‘The structure and importance of the plasma membrane found within and around all cells’
The plasma membrane surrounds all eukaryotic and prokaryotic cells. Eukaryotic cells have membrane bounded organelles whereas prokaryotic cells do not. The plasma membrane forms the boundary between the cell cytoplasm and the environment. Its function are to allow different environments to be established inside and outside the cell. It also controls the movement of substances into and out of the cell.
The cell surface membrane which surrounds all cells consists of many components, which together is referred to the fluid mosaic model. It is called fluid because the individual phospholipids can move relative to one another, making the membrane flexible so it can constantly change shapes. It is called mosaic as the different types of proteins are embed in the membrane in different shapes, sizes and patterns, so it resembles a mosaic.
Phospholipids are important components to the structure of the plasma membrane. It forms a bilayer sheet, one layer of the phospholipids has its hydrophilic head (the phosphate which is attracted to water) pointing inwards so that it interacts with the water in the cell cytoplasm and the other layer of phospholipids has its hydrophilic head pointing outwards to interact with the water surrounding all cells. The hydrophobic tail (the fatty acid end of the phospholipid which orients itself away from water and towards fat) of both the phospholipid layers points into the centre of the membrane, protected from the water.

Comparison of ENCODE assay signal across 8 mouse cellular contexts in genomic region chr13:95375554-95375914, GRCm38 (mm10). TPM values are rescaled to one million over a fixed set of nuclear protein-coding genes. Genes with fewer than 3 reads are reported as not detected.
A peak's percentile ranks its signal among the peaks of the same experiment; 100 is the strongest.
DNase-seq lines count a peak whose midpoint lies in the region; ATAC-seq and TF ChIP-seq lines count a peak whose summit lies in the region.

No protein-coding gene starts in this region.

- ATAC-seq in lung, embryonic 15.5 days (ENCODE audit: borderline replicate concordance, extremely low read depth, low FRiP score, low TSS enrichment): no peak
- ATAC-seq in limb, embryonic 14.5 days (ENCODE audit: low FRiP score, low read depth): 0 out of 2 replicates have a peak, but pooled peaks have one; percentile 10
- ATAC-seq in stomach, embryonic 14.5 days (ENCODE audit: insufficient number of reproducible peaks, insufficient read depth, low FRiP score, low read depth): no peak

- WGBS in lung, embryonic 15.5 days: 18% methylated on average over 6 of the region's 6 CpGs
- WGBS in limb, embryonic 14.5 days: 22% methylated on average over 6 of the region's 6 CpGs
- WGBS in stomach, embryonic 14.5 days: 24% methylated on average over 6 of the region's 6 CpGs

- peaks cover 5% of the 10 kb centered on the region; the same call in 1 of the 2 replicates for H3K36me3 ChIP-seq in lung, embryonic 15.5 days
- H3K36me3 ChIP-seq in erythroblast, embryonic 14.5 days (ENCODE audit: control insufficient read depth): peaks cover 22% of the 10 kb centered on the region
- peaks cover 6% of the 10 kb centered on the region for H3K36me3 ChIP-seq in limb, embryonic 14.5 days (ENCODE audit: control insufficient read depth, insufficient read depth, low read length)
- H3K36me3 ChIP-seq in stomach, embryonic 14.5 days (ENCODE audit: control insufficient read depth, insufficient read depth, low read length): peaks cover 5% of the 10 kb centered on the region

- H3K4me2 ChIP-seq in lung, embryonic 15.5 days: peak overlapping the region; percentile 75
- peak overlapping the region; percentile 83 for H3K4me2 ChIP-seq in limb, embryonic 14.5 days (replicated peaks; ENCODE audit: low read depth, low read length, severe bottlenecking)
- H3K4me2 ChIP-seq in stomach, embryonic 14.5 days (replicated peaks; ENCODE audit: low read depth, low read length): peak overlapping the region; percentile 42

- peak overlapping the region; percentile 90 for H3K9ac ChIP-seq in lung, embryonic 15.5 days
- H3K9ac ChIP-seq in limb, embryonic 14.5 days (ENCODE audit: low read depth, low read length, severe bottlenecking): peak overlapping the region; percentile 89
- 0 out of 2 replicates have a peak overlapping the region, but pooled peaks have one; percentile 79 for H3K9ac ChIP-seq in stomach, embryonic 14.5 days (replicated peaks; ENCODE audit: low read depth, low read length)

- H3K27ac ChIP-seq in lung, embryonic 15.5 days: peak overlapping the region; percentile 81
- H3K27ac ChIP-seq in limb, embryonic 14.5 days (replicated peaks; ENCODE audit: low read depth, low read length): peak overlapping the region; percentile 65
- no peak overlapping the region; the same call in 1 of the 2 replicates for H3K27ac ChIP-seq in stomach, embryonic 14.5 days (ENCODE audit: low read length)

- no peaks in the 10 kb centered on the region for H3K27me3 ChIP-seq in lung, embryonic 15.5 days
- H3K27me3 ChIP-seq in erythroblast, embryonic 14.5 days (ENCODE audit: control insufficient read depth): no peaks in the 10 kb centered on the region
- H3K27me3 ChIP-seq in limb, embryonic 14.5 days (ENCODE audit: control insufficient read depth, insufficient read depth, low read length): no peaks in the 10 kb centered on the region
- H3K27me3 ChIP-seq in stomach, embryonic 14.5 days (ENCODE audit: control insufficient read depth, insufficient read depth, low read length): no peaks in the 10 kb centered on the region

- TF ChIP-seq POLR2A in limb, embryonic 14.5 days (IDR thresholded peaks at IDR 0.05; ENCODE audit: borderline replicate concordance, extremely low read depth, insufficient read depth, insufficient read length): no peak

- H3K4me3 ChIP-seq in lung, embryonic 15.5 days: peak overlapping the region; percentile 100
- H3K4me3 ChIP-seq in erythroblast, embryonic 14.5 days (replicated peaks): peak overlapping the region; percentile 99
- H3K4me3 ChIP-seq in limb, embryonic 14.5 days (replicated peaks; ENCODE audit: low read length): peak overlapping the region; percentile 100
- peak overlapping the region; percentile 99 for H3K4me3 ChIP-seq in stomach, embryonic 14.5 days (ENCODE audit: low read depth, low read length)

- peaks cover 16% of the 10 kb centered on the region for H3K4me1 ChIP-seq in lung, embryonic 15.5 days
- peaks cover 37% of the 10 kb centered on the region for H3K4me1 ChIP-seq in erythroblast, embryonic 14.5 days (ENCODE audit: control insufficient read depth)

The phospholipid bilayer has important roles in the plasma membrane, such as allowing lipid-soluble substances to enter and leave the cell via diffusion and to stop water soluble substances from entering and leaving the cell. This is also what makes the membrane flexible.
Another component of the plasma membrane are proteins. There are two types; extrinsic and intrinsic. Extrinsic proteins occur on the surface of the